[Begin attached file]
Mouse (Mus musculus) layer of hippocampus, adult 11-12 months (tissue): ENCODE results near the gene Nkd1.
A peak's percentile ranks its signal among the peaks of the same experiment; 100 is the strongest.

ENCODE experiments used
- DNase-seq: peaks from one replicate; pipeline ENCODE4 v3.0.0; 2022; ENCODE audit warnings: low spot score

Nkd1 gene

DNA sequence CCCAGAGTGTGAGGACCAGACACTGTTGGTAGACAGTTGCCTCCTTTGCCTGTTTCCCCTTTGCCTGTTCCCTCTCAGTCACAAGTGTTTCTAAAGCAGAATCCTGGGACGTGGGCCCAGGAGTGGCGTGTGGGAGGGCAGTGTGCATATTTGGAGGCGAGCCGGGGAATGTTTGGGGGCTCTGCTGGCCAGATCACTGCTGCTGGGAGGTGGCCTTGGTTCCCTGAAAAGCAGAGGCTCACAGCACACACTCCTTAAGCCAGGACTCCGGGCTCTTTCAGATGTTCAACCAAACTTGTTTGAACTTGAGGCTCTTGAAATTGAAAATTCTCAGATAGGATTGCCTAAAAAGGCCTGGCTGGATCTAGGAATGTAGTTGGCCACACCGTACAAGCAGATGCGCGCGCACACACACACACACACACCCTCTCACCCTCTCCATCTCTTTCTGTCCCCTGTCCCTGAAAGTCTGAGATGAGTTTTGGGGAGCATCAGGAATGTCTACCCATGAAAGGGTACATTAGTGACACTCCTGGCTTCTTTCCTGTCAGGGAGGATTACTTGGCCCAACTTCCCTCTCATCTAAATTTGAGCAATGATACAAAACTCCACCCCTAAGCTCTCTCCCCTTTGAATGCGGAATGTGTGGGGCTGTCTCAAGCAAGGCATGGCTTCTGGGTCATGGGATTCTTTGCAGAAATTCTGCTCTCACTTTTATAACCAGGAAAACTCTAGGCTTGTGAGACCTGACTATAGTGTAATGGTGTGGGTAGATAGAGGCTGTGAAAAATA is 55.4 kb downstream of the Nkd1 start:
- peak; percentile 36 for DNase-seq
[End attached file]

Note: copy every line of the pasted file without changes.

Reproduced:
Mouse (Mus musculus) layer of hippocampus, adult 11-12 months (tissue): ENCODE results near the gene Nkd1.
A peak's percentile ranks its signal among the peaks of the same experiment; 100 is the strongest.

ENCODE experiments used
- DNase-seq: peaks from one replicate; pipeline ENCODE4 v3.0.0; 2022; ENCODE audit warnings: low spot score

Nkd1 gene

DNA sequence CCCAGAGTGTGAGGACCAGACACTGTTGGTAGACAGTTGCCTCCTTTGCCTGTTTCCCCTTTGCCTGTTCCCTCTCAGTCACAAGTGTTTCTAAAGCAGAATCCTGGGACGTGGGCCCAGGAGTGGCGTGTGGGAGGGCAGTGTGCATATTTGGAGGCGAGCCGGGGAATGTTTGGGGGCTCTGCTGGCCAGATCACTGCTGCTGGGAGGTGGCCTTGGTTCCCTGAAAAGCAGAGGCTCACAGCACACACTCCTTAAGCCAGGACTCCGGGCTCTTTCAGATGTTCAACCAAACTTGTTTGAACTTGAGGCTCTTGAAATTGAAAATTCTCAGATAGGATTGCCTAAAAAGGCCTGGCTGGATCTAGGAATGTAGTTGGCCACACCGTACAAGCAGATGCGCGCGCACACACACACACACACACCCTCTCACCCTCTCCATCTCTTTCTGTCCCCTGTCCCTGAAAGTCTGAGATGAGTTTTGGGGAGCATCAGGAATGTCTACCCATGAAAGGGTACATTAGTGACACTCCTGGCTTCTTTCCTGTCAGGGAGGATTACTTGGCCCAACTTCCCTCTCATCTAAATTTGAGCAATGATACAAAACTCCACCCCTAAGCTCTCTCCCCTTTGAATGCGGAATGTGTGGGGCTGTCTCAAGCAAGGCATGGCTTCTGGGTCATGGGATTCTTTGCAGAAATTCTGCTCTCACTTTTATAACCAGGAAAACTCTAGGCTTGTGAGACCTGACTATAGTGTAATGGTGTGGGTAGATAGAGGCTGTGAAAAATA is 55.4 kb downstream of the Nkd1 start:
- peak; percentile 36 for DNase-seq